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Thread: TableOutput and Charset (or Codepage), string length too long

  1. #1
    Join Date
    Apr 2010
    Posts
    3

    Default TableOutput and Charset (or Codepage), string length too long

    I have a transformation that reads data from a DB2 instance and writes to another DB2 instance. Unfortunately, those DB2 instances have different codepages, 1252 and 1208 (in Java-speak: Charset Cp1252 and UTF-8).

    I have a string column defined as VARCHAR 255. In my target DB I have the same column, and the strings move unchanged from source to target.

    However, I have some strings which are really 255 characters long in the source, plus they have some special characters, which results in a byte length of > 255 when UTF-8 encoding is applied. So when I try to insert the string into the target table, I get an error: SQLSTATE 22001, meaning "value too long".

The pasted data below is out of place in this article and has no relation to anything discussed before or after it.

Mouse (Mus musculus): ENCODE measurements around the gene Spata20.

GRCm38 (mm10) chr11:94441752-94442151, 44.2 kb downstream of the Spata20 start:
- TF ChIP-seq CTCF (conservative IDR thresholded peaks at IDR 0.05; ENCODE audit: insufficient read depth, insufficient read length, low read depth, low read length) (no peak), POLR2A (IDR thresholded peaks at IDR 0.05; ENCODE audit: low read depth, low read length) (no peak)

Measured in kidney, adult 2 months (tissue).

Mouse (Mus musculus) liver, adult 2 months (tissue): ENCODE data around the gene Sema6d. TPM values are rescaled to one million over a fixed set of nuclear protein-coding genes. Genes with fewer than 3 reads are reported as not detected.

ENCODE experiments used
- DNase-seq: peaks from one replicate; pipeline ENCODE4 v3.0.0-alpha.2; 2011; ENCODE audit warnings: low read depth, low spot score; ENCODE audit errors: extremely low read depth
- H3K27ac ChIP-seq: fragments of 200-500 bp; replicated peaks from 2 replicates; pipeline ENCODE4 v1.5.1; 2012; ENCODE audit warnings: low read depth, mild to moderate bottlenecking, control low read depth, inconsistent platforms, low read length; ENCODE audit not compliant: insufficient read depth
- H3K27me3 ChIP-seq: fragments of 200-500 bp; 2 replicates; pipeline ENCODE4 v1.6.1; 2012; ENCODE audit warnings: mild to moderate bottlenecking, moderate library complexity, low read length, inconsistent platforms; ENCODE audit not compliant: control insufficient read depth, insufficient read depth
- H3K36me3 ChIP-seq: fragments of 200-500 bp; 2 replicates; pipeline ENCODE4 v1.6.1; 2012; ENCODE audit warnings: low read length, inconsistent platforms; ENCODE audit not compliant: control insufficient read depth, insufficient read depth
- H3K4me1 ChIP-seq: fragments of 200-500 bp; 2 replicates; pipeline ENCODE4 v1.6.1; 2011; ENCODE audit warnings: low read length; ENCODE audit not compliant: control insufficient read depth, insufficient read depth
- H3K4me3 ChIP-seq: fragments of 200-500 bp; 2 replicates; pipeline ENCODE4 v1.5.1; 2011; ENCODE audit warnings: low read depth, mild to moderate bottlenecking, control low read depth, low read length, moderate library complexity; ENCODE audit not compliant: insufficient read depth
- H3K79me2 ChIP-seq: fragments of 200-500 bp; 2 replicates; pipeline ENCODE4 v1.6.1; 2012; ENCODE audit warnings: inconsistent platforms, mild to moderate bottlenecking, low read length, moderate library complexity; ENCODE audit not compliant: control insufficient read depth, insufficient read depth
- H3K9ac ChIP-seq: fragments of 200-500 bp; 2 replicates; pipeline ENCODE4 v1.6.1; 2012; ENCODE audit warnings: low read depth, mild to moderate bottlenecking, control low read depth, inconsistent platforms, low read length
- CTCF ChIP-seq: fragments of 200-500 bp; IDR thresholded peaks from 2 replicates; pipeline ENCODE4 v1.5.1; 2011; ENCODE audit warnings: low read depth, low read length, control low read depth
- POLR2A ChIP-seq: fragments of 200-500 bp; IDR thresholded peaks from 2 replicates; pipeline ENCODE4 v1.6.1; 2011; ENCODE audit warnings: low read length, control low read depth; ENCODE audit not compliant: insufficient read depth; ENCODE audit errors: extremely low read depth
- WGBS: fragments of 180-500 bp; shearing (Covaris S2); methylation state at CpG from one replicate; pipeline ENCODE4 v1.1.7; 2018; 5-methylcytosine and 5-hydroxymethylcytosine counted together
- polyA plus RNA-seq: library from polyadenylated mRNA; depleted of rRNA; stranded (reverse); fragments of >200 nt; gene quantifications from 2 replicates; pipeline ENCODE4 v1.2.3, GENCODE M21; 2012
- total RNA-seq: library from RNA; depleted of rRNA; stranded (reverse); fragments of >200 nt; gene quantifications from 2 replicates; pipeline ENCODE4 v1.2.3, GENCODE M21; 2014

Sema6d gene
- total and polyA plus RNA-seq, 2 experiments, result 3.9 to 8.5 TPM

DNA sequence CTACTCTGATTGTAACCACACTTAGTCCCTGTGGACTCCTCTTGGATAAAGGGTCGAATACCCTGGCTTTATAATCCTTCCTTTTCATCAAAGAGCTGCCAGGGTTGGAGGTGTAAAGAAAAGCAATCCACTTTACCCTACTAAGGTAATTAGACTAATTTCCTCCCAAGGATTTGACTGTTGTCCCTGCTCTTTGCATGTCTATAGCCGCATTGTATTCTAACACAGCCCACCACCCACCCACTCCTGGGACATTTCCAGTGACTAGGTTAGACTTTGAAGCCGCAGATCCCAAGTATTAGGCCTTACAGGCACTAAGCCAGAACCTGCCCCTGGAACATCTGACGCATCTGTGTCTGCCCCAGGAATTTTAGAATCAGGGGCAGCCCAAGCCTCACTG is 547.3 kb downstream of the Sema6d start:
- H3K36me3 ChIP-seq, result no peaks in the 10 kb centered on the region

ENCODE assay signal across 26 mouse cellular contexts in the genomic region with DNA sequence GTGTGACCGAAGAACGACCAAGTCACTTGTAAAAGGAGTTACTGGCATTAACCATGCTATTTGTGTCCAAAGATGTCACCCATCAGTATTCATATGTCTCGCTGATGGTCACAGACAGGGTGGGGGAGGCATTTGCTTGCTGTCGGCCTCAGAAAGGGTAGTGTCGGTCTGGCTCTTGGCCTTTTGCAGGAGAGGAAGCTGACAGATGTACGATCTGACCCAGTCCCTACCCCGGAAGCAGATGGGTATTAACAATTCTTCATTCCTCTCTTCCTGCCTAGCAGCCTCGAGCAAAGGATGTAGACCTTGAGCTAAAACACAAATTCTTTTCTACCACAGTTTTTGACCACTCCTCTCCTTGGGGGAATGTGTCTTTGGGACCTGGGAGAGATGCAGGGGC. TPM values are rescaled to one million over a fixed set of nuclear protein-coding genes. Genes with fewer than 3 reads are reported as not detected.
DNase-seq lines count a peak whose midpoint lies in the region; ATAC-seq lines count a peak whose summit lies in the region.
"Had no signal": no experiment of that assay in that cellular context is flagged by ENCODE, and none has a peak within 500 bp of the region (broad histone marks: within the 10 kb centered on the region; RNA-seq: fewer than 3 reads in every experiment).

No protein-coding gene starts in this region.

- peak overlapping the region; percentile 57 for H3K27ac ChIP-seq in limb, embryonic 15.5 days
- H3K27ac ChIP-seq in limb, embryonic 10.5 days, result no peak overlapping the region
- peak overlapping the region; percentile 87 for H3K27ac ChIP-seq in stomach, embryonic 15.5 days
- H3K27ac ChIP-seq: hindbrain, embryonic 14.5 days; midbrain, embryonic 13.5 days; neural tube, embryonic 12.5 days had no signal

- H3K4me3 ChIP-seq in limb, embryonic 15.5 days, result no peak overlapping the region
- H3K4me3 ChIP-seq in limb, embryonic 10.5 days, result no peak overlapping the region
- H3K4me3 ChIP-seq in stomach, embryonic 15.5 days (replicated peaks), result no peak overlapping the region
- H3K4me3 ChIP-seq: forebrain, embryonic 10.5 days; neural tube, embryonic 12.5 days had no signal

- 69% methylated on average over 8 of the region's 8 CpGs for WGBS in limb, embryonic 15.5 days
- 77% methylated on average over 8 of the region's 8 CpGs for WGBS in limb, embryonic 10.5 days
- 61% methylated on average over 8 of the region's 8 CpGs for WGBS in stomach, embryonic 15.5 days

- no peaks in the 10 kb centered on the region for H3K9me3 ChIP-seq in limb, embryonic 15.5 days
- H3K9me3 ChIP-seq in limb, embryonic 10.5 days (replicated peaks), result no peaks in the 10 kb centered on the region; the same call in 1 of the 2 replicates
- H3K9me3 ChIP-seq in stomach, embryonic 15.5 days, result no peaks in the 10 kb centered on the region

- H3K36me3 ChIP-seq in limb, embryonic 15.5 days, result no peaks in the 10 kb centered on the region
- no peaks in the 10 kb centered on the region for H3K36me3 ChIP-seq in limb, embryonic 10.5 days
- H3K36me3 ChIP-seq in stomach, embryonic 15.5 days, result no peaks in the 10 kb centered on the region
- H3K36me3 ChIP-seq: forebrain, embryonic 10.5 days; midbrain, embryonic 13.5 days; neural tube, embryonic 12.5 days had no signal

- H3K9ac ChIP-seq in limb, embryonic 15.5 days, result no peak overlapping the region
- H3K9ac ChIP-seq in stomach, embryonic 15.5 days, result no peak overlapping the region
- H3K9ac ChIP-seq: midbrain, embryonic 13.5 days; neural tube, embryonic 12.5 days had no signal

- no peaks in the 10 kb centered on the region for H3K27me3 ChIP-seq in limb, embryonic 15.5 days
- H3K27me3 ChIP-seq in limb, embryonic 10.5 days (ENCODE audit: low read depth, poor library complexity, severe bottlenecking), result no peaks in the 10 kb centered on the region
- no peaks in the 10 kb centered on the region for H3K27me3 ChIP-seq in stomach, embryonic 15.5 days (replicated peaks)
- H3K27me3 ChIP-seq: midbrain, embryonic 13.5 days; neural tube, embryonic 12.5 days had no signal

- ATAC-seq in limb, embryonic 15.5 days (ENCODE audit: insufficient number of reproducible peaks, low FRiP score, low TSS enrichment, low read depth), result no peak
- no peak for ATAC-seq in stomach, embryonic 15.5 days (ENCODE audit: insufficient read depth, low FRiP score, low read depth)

It is acceptable for me to truncate the strings in Kettle, so that they will fit into the target column. However, I thought this would be a kind of standard problem in an ETL-Context, so I wounder if there is a step or something within Kettle that can truncate the strings for me. So far i have not found anything.

    Any hints?

  2. #2
    Join Date
    Sep 2009
    Posts
    810

    Default

    Hi there,

    would the "Strings cut" step from the "Transform" section "cut" it for you?

    Cheers

    Slawo

  3. #3
    Join Date
    Apr 2009
    Posts
    337

    Default

    you could even use javascript... but chk that it does not produce a performance overhead

  4. #4
    Join Date
    Apr 2010
    Posts
    3

    Default

    No it wouldn't. I cannot determine the cutoff index as a fixed value, as it depends on the data. Some strings dont need to be cutoff at all, others might be needed to cutoff after the 128 character (of 256). It depends on the amount of two-byte characters in the string (i.e. characters which are encoded by two bytes in UTF-8).

    We need to do something like this: Encode the string into target encoding, store the byte length for each encoded character in a lookup table. Then determine the difference between the encoded bytelength and the maximum allowed bytelength. Knowing this number and using the character-bytelength table, we can determine the number of characters needed to be cut off at the end of the string, so it fits into the maximum length.

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